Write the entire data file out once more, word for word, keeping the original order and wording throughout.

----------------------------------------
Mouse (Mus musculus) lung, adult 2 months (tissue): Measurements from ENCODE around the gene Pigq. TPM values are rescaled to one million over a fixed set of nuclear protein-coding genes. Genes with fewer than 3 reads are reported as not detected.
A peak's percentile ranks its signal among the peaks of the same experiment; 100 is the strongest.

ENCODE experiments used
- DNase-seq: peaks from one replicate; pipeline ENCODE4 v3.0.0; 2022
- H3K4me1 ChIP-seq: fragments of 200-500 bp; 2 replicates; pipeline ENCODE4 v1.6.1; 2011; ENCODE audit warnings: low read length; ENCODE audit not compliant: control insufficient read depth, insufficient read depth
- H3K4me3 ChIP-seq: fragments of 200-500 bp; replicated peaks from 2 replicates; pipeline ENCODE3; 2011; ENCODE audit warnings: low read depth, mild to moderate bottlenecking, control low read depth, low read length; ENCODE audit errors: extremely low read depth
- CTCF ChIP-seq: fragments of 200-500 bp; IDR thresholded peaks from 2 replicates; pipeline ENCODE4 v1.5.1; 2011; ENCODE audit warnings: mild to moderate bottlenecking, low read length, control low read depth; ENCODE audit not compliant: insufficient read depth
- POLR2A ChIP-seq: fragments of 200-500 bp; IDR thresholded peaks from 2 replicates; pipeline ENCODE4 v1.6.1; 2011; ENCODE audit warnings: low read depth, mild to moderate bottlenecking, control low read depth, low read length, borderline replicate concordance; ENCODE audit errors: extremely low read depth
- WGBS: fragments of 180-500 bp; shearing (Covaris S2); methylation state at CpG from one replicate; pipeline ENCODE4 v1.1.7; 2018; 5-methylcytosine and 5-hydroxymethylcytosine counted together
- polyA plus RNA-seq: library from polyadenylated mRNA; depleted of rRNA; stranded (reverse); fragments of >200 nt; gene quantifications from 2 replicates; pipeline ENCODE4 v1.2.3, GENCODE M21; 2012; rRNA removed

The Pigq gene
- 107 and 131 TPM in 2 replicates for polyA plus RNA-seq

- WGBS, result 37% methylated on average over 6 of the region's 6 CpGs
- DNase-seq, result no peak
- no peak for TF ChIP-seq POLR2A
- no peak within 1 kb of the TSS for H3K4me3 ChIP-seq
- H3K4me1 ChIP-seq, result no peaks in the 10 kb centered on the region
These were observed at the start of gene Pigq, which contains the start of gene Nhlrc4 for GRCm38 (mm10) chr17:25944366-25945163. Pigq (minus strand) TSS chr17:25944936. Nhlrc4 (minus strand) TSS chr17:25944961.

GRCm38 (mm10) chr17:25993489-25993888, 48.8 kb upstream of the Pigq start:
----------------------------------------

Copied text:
Mouse (Mus musculus) lung, adult 2 months (tissue): Measurements from ENCODE around the gene Pigq. TPM values are rescaled to one million over a fixed set of nuclear protein-coding genes. Genes with fewer than 3 reads are reported as not detected.
A peak's percentile ranks its signal among the peaks of the same experiment; 100 is the strongest.

ENCODE experiments used
- DNase-seq: peaks from one replicate; pipeline ENCODE4 v3.0.0; 2022
- H3K4me1 ChIP-seq: fragments of 200-500 bp; 2 replicates; pipeline ENCODE4 v1.6.1; 2011; ENCODE audit warnings: low read length; ENCODE audit not compliant: control insufficient read depth, insufficient read depth
- H3K4me3 ChIP-seq: fragments of 200-500 bp; replicated peaks from 2 replicates; pipeline ENCODE3; 2011; ENCODE audit warnings: low read depth, mild to moderate bottlenecking, control low read depth, low read length; ENCODE audit errors: extremely low read depth
- CTCF ChIP-seq: fragments of 200-500 bp; IDR thresholded peaks from 2 replicates; pipeline ENCODE4 v1.5.1; 2011; ENCODE audit warnings: mild to moderate bottlenecking, low read length, control low read depth; ENCODE audit not compliant: insufficient read depth
- POLR2A ChIP-seq: fragments of 200-500 bp; IDR thresholded peaks from 2 replicates; pipeline ENCODE4 v1.6.1; 2011; ENCODE audit warnings: low read depth, mild to moderate bottlenecking, control low read depth, low read length, borderline replicate concordance; ENCODE audit errors: extremely low read depth
- WGBS: fragments of 180-500 bp; shearing (Covaris S2); methylation state at CpG from one replicate; pipeline ENCODE4 v1.1.7; 2018; 5-methylcytosine and 5-hydroxymethylcytosine counted together
- polyA plus RNA-seq: library from polyadenylated mRNA; depleted of rRNA; stranded (reverse); fragments of >200 nt; gene quantifications from 2 replicates; pipeline ENCODE4 v1.2.3, GENCODE M21; 2012; rRNA removed

The Pigq gene
- 107 and 131 TPM in 2 replicates for polyA plus RNA-seq

- WGBS, result 37% methylated on average over 6 of the region's 6 CpGs
- DNase-seq, result no peak
- no peak for TF ChIP-seq POLR2A
- no peak within 1 kb of the TSS for H3K4me3 ChIP-seq
- H3K4me1 ChIP-seq, result no peaks in the 10 kb centered on the region
These were observed at the start of gene Pigq, which contains the start of gene Nhlrc4 for GRCm38 (mm10) chr17:25944366-25945163. Pigq (minus strand) TSS chr17:25944936. Nhlrc4 (minus strand) TSS chr17:25944961.

GRCm38 (mm10) chr17:25993489-25993888, 48.8 kb upstream of the Pigq start: